When I teach Lave and Wenger’s (1991) altogether brief introduction to “legitimate peripheral participation,” I do not teach it as a theory of learning but as a model for social structuring in Lévi-Strauss’s sense (1962 ). But Lévi-Strauss was seeking to model a moment in the organization of a people while Lave, in a major development, seeks to model movement through social structurings when everyone and everything involved in the movement constitute this structuring as it will be available for the future. By an implication that remains to be developed, Lave also opened the way for a modeling of culture change.
In brief, for those who do not know the background to this approach, Lave asks us to move from imagining participation in any position as dependent on earlier learning to imagining this participation itself as producing some personal learning. Thereby she argues that a personal movement into a position is dependent on mechanisms other than learning (or socialization/enculturation). These are the mechanisms that make the initial positioning “legitimate” and authorize the acknowledgment of movement. Wondering about legitimacy and authorization leads to searches for the interactional, political forces that establish legitimate participation, authorize certain forms of leaning, and thus of course, refuse participation, does not acknowledge learning, etc.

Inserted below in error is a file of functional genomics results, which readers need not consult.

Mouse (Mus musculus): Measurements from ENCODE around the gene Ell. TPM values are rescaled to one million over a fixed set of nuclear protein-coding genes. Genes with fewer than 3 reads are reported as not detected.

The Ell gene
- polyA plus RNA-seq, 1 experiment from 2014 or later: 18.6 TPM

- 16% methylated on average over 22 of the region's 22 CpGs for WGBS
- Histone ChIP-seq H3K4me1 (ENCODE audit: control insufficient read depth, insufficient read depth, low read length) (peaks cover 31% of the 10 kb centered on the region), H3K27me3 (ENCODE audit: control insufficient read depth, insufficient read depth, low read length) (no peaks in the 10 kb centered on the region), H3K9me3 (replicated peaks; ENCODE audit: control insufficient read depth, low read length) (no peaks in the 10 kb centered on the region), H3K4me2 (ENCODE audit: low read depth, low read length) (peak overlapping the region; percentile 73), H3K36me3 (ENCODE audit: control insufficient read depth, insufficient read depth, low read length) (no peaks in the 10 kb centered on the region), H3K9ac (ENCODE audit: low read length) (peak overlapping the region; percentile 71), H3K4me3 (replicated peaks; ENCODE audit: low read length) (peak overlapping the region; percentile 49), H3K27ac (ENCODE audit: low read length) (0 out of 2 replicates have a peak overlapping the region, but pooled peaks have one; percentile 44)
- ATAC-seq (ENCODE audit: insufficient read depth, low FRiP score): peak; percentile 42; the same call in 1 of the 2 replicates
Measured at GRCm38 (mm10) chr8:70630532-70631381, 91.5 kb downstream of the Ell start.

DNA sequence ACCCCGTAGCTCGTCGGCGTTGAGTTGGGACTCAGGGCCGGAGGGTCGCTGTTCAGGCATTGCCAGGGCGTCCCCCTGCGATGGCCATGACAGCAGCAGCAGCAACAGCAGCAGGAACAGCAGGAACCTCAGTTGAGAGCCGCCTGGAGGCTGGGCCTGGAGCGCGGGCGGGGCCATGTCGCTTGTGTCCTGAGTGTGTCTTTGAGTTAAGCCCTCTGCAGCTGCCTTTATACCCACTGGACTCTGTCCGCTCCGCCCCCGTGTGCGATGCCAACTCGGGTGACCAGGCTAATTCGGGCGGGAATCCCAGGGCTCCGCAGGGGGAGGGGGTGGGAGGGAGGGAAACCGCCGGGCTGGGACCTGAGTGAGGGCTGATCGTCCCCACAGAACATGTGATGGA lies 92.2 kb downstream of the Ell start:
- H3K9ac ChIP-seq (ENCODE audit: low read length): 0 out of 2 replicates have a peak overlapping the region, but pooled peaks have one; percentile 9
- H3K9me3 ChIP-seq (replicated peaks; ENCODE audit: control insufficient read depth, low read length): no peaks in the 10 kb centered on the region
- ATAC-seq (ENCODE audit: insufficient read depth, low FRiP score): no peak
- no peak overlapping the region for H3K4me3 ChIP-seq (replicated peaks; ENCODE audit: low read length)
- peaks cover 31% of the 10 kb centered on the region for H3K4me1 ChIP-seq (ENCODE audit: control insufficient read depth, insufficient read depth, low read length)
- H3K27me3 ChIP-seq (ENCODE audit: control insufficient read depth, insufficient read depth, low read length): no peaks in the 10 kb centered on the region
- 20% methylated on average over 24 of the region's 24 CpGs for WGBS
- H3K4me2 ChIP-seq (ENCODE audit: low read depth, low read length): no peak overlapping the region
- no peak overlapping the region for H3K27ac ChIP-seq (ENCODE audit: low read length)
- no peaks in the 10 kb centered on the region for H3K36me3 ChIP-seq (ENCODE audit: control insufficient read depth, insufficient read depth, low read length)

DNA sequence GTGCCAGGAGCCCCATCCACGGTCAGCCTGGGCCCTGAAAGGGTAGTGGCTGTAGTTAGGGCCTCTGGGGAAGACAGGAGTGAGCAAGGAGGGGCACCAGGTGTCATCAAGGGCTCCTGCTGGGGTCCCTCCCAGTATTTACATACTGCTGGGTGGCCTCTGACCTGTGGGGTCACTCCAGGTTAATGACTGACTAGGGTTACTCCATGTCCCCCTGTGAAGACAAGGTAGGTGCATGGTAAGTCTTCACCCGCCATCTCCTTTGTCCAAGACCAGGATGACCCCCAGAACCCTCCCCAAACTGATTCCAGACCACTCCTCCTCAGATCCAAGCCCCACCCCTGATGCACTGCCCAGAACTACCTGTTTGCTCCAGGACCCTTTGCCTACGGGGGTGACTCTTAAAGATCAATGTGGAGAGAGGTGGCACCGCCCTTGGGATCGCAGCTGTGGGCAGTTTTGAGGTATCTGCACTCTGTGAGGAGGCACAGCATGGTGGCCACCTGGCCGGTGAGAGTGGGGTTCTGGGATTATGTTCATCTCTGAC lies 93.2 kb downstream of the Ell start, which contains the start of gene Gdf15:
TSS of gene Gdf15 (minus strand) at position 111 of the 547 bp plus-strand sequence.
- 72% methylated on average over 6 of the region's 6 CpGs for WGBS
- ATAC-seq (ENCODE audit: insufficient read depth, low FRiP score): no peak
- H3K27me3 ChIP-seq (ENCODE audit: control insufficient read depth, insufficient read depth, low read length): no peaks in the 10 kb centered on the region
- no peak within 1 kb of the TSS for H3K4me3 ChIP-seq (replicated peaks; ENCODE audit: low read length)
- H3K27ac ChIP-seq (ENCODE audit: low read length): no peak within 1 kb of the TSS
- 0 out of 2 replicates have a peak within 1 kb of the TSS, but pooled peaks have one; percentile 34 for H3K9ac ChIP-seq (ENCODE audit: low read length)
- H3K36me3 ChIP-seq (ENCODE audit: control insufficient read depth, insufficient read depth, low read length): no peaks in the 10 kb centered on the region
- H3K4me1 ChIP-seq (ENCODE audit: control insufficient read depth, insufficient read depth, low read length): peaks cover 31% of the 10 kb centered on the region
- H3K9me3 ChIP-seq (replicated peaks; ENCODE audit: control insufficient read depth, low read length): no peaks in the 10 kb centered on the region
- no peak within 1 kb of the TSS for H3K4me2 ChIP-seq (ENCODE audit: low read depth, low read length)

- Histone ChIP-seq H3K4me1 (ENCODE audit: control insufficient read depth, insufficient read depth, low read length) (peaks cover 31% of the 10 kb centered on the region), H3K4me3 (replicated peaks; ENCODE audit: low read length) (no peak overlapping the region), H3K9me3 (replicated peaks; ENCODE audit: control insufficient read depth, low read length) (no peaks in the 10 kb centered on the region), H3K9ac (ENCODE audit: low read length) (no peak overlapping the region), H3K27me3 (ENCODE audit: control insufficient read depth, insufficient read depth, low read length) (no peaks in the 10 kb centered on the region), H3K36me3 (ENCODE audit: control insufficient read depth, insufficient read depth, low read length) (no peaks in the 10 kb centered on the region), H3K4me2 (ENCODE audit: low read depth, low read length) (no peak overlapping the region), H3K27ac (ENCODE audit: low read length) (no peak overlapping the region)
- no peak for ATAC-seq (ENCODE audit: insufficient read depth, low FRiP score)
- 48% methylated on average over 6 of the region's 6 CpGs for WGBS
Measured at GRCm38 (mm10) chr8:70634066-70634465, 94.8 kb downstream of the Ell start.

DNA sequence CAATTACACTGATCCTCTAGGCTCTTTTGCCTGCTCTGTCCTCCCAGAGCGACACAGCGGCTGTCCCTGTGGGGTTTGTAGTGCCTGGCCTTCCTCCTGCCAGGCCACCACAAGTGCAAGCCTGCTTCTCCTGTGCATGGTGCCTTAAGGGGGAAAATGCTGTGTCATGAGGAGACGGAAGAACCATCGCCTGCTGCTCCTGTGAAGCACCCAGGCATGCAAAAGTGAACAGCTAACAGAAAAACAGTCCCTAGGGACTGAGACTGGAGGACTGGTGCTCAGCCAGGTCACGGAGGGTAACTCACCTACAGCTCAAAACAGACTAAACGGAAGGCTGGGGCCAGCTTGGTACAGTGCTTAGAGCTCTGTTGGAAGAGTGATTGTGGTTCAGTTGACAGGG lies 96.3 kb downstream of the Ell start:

Much of this formulation sprung from an interest in apprenticeships and it has been found to be a very useful way of approaching traditional problems generally phrased as matters of socialization into positions—for example the movement that transforms a medical student into a physician. But there is still a need for more exact accounts of movements that might help us develop further properties of the model.
Given all this, I am thankful to Dr. Yan-Di Chang and her dissertation about a moment in the education of physicians in Taiwan. At some point in their career, people who are moving towards being acknowledged as Mds enter what is known there as a “clerkship” where they will be, for the first time, authorized to care for a patient, under the gaze of doctors and nurses with various experiences and authority. So what happens during various stages within this clerkship?